If you want risk, go for equity

Investors would do well to avoid taking excessive risk in debt funds. If someone wants to take risk, equity is a much better option. Because in debt funds, the upside is limited, and downside can be the risk on entire capital. Further, debt markets can have contagion effect. One debt event can lead to crisis of confidence in the entire space.

Take tactical allocation

Credit risk funds are akin to small cap funds. Most investors don't need this kind of high risk /high return funds. Only in specific cases, if the client understands, then credit funds can be advised from a 3+ years perspective. It can form as a tactical part of the portfolio.  - Gajendra Kothari, MD & CEO, Etica Wealth Management.

Go for traditional debt products first

The first preference in debt products is for Provident Fund, Public Provident Fund, Voluntary Provident Fund, Sukanya Samridhi Yojana, etc. I suggest debt funds only if clients have more money to invest in debt funds beyond these products as per the asset allocation. In such cases, I recommend only liquid fund & ultra short-term debt funds.

Choosing a fund house

I avoid fund houses which take risky call for extra return. I personally believe that we can take risk in equity, not in debt. I prefer a bit conservative fund houses which are process driven and invest in high rated securities.  Funds with decent assets can reduce the risk further.

Credit risk funds are not for retail investors

I was aware of the risk in credit risk funds and that it could be impacted more in an extreme situation like COVID19. Now, I am becoming bit more conservative in the debt space, even at the cost of return. Return of capital is more important than return on capital now.

I never suggest credit risk funds to retail investors.  It is meant for evolved investors who invest in it with full knowledge of the risk attached.  Such investors invest a small portion of their debt portfolio in credit risk funds.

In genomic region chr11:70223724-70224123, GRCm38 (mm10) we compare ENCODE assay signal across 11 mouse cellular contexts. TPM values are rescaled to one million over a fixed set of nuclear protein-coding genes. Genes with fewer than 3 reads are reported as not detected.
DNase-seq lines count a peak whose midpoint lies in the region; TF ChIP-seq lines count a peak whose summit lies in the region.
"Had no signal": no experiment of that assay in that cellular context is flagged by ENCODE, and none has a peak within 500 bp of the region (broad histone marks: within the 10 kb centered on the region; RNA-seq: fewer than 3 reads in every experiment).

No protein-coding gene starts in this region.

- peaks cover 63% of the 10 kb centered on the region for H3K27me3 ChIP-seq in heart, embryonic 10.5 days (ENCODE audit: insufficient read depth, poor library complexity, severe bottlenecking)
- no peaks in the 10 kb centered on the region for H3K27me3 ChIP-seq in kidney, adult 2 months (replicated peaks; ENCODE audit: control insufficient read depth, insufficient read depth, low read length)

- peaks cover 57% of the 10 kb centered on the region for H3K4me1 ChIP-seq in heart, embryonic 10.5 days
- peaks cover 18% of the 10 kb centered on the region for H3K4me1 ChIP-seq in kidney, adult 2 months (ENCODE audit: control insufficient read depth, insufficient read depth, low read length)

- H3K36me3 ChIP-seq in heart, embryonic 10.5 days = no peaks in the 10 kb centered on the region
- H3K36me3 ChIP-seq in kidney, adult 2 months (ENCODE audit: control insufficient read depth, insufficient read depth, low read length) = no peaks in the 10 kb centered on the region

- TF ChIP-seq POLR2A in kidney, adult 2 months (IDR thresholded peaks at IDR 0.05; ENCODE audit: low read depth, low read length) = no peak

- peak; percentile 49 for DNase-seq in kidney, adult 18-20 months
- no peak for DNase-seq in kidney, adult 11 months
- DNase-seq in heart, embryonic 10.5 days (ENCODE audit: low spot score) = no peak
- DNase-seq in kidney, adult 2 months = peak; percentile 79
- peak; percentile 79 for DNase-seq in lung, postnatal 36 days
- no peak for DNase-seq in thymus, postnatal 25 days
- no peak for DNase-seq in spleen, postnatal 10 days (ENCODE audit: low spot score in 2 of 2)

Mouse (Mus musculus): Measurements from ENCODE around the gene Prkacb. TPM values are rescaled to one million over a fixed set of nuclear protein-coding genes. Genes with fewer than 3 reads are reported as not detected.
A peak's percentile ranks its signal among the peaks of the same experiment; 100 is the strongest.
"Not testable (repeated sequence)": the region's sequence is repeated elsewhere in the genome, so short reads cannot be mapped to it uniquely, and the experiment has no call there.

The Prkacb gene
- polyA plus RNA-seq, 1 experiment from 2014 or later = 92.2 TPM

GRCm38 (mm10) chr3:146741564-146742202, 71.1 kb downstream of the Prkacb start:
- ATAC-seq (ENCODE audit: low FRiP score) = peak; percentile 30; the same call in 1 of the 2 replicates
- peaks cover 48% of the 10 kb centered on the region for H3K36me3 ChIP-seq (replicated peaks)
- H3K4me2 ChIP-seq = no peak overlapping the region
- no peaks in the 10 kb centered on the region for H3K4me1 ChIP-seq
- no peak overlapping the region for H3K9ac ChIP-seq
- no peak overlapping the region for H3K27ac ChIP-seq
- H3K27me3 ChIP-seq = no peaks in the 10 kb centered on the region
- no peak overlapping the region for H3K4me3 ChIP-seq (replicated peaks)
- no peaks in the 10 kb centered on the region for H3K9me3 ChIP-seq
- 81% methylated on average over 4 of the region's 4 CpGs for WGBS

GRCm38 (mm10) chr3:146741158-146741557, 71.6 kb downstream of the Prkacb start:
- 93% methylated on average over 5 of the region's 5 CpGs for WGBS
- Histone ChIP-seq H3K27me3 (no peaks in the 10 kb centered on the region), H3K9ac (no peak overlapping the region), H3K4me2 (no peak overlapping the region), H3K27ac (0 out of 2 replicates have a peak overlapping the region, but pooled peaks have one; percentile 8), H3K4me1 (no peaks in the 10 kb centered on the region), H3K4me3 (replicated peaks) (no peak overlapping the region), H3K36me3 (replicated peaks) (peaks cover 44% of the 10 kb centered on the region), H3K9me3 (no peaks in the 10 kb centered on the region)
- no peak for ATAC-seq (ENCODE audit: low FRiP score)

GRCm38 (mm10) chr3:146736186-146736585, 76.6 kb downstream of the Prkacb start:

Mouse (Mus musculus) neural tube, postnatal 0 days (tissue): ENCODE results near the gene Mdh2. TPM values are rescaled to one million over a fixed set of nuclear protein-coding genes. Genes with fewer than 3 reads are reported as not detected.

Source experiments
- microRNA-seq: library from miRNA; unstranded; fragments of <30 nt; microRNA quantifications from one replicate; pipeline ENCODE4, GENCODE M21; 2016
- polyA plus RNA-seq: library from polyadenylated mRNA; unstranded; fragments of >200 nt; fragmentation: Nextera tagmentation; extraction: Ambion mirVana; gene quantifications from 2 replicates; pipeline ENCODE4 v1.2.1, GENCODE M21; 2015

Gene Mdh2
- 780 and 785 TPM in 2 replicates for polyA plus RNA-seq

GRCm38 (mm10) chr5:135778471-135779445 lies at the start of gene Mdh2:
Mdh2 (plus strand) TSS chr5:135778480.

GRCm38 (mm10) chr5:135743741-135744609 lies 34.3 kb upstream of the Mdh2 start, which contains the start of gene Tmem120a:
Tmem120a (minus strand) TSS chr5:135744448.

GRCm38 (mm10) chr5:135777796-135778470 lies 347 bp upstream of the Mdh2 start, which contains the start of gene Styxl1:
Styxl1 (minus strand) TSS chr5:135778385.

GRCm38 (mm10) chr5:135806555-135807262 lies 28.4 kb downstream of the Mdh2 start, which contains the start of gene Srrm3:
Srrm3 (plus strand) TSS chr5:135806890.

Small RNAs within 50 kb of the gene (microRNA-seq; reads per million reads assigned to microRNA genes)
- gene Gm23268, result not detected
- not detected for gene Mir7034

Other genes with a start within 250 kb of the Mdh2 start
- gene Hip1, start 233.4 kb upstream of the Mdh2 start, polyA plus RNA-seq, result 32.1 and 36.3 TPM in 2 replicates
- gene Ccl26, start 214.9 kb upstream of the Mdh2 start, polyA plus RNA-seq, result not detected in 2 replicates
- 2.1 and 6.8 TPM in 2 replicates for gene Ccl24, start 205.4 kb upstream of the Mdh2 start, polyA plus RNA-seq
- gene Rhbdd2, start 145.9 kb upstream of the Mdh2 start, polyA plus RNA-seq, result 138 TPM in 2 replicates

Where to invest

Retail investors who don’t want to take higher risk for higher return should stick to these three types of debt funds only – Overnight funds, liquid funds and ultra-short term debt funds.

If investors have debt mutual funds in their portfolio, they should check the percentage of investments in funds other than overnight funds, liquid and ultra-short term debt funds.

Diversify

Even if you are 100% sure that the composition of portfolio is right and the fund house is good, diversify it across fund companies. Don’t go overboard on investing in different funds of one single AMC.

If you have an investment horizon of less than three years, move the amount from debt funds to fixed deposits. We still do not know how this Corona virus will impact different industries. Debt funds are meant for tax efficiency; not returns. Though you will have to pay an additional amount of tax if you move to FDs from debt mutual funds, it is better to play safe than sorry.

Non-Resident Investors

There is no need for NRI investors to invest in debt funds. For them, fixed deposit and recurring deposit from Non-Resident Rupee, or NRE, account is better than debt funds, because the interest from those is tax-free in India. - Melvin Joseph, Founder, Finvin Financial Planners.

Share with us your views on how you are navigating the debt funds space.